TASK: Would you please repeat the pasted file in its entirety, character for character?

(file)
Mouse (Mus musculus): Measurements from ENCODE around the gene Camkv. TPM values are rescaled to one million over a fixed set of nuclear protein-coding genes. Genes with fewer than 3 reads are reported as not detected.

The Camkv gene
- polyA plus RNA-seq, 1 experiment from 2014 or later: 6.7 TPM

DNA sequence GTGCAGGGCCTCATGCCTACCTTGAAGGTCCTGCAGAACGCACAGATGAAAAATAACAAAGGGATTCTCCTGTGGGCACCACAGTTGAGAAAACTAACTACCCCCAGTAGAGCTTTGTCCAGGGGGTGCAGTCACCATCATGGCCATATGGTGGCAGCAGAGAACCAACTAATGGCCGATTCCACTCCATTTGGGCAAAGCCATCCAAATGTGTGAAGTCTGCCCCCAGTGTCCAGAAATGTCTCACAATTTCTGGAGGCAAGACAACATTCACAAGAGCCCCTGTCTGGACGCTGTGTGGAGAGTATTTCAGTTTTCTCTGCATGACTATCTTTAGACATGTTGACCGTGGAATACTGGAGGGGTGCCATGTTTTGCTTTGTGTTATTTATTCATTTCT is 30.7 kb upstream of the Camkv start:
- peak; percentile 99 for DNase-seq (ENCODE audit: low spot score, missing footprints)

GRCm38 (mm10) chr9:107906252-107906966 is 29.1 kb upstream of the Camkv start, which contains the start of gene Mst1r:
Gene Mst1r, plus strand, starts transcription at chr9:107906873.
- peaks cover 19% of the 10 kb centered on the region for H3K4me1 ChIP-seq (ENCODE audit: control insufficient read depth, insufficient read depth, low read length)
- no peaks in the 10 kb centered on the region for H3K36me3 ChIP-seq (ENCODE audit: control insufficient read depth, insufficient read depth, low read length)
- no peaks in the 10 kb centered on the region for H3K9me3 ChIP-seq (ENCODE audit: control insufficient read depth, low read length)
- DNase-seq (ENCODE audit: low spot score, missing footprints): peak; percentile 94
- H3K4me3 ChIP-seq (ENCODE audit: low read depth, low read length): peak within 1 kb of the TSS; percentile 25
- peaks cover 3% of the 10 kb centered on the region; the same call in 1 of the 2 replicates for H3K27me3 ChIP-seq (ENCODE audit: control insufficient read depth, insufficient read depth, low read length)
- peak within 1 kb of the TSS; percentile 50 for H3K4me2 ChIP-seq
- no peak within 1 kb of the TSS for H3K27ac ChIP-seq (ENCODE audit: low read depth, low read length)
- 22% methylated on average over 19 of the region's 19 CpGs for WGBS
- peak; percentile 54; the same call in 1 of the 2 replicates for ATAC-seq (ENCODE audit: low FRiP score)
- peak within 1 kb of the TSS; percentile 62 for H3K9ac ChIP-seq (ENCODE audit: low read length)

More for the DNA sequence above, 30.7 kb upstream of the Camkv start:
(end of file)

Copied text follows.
Mouse (Mus musculus): Measurements from ENCODE around the gene Camkv. TPM values are rescaled to one million over a fixed set of nuclear protein-coding genes. Genes with fewer than 3 reads are reported as not detected.

The Camkv gene
- polyA plus RNA-seq, 1 experiment from 2014 or later: 6.7 TPM

DNA sequence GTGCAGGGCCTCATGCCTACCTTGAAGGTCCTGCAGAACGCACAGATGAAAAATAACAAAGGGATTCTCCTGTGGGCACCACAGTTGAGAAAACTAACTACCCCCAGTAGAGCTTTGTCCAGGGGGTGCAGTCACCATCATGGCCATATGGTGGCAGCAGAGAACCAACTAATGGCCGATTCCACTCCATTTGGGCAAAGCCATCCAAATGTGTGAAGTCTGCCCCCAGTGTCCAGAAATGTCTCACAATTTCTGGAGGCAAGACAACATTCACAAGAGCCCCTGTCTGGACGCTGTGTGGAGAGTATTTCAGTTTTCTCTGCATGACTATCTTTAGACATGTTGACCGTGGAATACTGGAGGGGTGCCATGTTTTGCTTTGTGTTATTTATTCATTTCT is 30.7 kb upstream of the Camkv start:
- peak; percentile 99 for DNase-seq (ENCODE audit: low spot score, missing footprints)

GRCm38 (mm10) chr9:107906252-107906966 is 29.1 kb upstream of the Camkv start, which contains the start of gene Mst1r:
Gene Mst1r, plus strand, starts transcription at chr9:107906873.
- peaks cover 19% of the 10 kb centered on the region for H3K4me1 ChIP-seq (ENCODE audit: control insufficient read depth, insufficient read depth, low read length)
- no peaks in the 10 kb centered on the region for H3K36me3 ChIP-seq (ENCODE audit: control insufficient read depth, insufficient read depth, low read length)
- no peaks in the 10 kb centered on the region for H3K9me3 ChIP-seq (ENCODE audit: control insufficient read depth, low read length)
- DNase-seq (ENCODE audit: low spot score, missing footprints): peak; percentile 94
- H3K4me3 ChIP-seq (ENCODE audit: low read depth, low read length): peak within 1 kb of the TSS; percentile 25
- peaks cover 3% of the 10 kb centered on the region; the same call in 1 of the 2 replicates for H3K27me3 ChIP-seq (ENCODE audit: control insufficient read depth, insufficient read depth, low read length)
- peak within 1 kb of the TSS; percentile 50 for H3K4me2 ChIP-seq
- no peak within 1 kb of the TSS for H3K27ac ChIP-seq (ENCODE audit: low read depth, low read length)
- 22% methylated on average over 19 of the region's 19 CpGs for WGBS
- peak; percentile 54; the same call in 1 of the 2 replicates for ATAC-seq (ENCODE audit: low FRiP score)
- peak within 1 kb of the TSS; percentile 62 for H3K9ac ChIP-seq (ENCODE audit: low read length)

More for the DNA sequence above, 30.7 kb upstream of the Camkv start: